3D Printing as a Function of 2D Printing
Abstract:The application of 3D printing in conventional printing technology was studied. Two methods of using of 3D prints in function of 2D printing were considered. Physical and mechanical characteristics of printed 3D material were determined in order to verify the use of 3D prints in conventional flexography printing process. 3D prints can be used as flexographic printing plate directly and as a negative matrix for conventional photopolymer flexographic printing plate production. Current material 3D prints are brittle and porous; therefore the finishing is required before further use. Liquid epoxy resin was considered as an appropriate agent as well as some other infiltrates, such as cyanoacrylate and polyurethane infiltrants. It is important that the applied infiltrant penetrates completely into the 3D print without any influence to its dimensions. The digital test form of the flexographic printing plate is required for the 3D printing. It can be constructed either by computer program or by scanning. 3D scanner is appropriate if the conventional flexographic printing plate exists and the 3D technology is used to produce the copy. The attempt of producing the 3D digital test form of the flexographic printing plate by means of computer programming was done.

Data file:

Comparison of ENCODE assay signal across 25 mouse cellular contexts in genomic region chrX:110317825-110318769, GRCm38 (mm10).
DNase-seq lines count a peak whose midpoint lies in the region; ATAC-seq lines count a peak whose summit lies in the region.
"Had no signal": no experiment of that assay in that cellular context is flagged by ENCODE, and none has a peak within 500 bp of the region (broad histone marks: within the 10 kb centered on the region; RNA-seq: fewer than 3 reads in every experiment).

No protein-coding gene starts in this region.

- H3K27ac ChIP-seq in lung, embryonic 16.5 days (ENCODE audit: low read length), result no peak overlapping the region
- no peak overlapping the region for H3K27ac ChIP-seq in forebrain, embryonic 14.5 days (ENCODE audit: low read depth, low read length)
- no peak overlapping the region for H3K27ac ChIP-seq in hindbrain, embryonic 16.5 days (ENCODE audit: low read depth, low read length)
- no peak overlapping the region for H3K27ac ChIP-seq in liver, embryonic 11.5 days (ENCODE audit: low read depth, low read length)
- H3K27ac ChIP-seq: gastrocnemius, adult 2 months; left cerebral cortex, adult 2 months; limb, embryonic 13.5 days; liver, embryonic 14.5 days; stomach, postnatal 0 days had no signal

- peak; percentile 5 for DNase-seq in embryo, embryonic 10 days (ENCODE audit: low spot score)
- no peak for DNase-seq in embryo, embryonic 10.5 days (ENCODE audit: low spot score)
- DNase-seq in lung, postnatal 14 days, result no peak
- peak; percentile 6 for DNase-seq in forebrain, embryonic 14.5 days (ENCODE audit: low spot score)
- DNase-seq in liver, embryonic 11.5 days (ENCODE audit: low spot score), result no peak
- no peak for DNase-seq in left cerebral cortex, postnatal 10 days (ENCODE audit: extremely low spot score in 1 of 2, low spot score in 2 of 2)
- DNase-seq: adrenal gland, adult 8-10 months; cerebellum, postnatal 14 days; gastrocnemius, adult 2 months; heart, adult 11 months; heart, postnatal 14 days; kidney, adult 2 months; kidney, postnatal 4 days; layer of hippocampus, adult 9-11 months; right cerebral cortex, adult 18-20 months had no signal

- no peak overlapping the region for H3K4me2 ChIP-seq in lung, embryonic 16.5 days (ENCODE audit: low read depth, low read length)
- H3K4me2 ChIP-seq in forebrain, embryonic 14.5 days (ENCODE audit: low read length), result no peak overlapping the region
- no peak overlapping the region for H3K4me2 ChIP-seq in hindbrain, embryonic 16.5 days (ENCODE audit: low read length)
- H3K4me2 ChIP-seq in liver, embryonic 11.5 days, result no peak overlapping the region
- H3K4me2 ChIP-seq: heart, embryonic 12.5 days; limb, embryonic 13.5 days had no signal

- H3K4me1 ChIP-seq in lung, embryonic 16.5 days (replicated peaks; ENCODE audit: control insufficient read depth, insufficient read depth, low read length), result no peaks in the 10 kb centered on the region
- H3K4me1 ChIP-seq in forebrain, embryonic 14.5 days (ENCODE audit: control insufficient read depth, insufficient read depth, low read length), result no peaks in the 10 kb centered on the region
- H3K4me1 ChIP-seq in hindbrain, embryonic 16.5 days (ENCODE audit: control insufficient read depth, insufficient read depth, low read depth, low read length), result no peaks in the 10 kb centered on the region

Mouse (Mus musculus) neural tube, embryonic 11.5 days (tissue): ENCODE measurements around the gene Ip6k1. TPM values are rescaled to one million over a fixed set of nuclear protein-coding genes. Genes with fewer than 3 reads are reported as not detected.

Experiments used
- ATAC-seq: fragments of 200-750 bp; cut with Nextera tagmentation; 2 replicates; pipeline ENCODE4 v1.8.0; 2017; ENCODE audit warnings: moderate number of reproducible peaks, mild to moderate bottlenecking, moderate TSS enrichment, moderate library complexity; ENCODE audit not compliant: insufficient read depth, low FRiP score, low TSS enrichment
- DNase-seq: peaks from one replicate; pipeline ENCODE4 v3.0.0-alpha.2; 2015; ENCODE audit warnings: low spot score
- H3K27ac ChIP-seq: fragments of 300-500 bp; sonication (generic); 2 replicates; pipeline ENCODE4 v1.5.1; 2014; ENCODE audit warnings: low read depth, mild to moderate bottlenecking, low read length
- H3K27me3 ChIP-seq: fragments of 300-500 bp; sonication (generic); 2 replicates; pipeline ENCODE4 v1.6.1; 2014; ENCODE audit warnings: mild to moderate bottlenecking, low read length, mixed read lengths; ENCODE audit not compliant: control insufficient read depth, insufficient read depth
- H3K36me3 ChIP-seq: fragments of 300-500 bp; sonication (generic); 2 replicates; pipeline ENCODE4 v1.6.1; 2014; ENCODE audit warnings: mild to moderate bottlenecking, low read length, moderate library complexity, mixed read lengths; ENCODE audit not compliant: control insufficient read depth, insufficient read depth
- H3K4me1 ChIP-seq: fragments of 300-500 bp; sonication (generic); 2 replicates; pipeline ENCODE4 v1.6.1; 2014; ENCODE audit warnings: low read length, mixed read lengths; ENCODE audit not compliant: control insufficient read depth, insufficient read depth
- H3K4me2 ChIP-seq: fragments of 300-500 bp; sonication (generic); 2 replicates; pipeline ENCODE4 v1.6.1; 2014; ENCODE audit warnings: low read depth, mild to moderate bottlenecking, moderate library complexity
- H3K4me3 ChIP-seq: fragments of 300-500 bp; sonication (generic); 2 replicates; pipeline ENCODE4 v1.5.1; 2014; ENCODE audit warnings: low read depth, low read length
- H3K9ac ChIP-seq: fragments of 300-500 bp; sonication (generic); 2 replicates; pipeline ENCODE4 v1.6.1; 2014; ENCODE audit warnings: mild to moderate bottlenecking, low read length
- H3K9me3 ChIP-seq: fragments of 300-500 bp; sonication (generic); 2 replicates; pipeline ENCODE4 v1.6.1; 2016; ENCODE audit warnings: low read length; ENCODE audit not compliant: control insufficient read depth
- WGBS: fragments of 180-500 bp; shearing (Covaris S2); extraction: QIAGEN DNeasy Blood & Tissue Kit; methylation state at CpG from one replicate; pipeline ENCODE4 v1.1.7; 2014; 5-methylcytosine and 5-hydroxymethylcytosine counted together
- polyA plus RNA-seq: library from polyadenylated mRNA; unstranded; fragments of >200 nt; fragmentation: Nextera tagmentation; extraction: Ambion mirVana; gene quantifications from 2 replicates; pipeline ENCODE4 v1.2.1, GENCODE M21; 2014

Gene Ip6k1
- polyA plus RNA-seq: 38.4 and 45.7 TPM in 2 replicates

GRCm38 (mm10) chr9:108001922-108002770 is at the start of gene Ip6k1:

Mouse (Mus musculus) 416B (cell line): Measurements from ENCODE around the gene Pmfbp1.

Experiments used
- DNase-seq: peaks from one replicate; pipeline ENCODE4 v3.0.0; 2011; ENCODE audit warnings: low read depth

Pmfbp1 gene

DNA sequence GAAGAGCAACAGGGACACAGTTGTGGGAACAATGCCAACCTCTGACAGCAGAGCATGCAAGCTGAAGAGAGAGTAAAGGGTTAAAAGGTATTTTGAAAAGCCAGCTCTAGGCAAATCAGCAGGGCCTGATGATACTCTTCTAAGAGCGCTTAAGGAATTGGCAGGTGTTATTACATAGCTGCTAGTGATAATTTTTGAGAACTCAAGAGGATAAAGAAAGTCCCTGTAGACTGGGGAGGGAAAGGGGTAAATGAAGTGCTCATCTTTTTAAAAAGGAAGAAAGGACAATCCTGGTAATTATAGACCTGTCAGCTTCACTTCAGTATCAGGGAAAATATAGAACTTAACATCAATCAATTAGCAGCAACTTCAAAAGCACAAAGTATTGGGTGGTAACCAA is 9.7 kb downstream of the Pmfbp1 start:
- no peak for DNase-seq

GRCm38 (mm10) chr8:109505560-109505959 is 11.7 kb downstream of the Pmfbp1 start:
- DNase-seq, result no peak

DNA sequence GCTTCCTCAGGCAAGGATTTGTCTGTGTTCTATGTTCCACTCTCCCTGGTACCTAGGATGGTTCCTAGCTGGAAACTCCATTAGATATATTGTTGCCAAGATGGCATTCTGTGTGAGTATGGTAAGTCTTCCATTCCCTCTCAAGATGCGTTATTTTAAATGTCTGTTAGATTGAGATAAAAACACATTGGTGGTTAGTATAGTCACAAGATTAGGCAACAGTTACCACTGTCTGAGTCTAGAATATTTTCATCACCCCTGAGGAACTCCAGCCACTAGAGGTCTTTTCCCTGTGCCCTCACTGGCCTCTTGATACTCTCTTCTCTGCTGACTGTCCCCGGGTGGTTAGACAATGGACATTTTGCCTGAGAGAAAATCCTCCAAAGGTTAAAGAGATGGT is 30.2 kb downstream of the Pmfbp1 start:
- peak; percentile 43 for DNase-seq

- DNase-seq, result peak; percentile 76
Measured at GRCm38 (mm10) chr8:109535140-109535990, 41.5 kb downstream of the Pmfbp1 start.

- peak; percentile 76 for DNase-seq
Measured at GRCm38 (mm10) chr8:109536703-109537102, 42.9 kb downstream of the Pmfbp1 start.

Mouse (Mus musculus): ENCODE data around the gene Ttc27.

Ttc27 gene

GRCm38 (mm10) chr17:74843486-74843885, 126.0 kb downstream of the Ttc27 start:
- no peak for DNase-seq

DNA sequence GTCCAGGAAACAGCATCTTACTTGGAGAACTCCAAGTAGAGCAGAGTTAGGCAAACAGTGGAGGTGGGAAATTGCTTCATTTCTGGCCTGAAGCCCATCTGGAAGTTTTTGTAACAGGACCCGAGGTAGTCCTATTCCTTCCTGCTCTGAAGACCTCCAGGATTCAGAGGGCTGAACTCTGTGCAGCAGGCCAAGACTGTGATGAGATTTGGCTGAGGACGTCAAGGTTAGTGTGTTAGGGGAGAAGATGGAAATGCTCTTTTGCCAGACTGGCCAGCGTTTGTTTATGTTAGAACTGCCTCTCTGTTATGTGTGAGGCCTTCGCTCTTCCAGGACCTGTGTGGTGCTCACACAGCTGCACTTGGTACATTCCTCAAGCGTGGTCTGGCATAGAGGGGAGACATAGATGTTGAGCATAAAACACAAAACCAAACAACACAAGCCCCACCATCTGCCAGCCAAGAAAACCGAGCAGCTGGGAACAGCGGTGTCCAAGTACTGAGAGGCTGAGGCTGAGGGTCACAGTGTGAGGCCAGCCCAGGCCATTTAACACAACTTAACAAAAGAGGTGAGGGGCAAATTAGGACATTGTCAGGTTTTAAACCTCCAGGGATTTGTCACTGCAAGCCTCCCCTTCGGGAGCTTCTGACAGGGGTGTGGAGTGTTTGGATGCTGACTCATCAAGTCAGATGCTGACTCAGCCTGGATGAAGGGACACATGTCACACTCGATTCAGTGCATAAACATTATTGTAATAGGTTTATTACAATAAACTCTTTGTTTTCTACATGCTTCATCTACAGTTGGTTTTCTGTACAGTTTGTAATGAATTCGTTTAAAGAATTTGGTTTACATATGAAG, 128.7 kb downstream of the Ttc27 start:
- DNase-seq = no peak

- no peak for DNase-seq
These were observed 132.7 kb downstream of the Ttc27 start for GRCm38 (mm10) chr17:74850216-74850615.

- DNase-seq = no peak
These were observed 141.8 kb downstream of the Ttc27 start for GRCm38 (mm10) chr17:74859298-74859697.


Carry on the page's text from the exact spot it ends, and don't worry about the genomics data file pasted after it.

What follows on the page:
Document Type: Research Article
Publication date: 2007-01-01
For more than 25 years, NIP has been the leading forum for discussion of advances and new directions in non-impact and digital printing technologies. A comprehensive, industry-wide conference, this meeting includes all aspects of the hardware, materials, software, images, and applications associated with digital printing systems, including drop-on-demand ink jet, wide format ink jet, desktop and continuous ink jet, toner-based electrophotographic printers, production digital printing systems, and thermal printing systems, as well as the engineering capability, optimization, and science involved in these fields.
Since 2005, NIP has been held in conjunction with the Digital Fabrication Conference.
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